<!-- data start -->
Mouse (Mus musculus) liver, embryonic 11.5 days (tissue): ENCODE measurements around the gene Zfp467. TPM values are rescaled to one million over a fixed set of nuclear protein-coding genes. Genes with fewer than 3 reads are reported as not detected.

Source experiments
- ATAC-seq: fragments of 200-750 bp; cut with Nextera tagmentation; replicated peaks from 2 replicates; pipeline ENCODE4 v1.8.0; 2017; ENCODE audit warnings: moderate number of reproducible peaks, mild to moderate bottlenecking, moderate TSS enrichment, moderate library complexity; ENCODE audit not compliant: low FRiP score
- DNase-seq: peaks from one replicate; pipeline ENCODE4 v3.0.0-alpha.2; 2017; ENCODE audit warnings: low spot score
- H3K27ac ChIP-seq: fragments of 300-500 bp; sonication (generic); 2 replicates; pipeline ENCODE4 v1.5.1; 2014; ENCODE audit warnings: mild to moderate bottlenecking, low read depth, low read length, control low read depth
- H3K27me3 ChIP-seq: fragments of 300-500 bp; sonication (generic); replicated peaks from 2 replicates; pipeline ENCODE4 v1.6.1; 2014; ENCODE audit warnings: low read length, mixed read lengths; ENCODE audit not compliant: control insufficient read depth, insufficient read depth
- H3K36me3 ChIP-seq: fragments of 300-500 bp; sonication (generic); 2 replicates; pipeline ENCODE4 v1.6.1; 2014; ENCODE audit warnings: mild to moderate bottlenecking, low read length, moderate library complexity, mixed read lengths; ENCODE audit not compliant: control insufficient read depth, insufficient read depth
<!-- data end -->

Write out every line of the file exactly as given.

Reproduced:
Mouse (Mus musculus) liver, embryonic 11.5 days (tissue): ENCODE measurements around the gene Zfp467. TPM values are rescaled to one million over a fixed set of nuclear protein-coding genes. Genes with fewer than 3 reads are reported as not detected.

Source experiments
- ATAC-seq: fragments of 200-750 bp; cut with Nextera tagmentation; replicated peaks from 2 replicates; pipeline ENCODE4 v1.8.0; 2017; ENCODE audit warnings: moderate number of reproducible peaks, mild to moderate bottlenecking, moderate TSS enrichment, moderate library complexity; ENCODE audit not compliant: low FRiP score
- DNase-seq: peaks from one replicate; pipeline ENCODE4 v3.0.0-alpha.2; 2017; ENCODE audit warnings: low spot score
- H3K27ac ChIP-seq: fragments of 300-500 bp; sonication (generic); 2 replicates; pipeline ENCODE4 v1.5.1; 2014; ENCODE audit warnings: mild to moderate bottlenecking, low read depth, low read length, control low read depth
- H3K27me3 ChIP-seq: fragments of 300-500 bp; sonication (generic); replicated peaks from 2 replicates; pipeline ENCODE4 v1.6.1; 2014; ENCODE audit warnings: low read length, mixed read lengths; ENCODE audit not compliant: control insufficient read depth, insufficient read depth
- H3K36me3 ChIP-seq: fragments of 300-500 bp; sonication (generic); 2 replicates; pipeline ENCODE4 v1.6.1; 2014; ENCODE audit warnings: mild to moderate bottlenecking, low read length, moderate library complexity, mixed read lengths; ENCODE audit not compliant: control insufficient read depth, insufficient read depth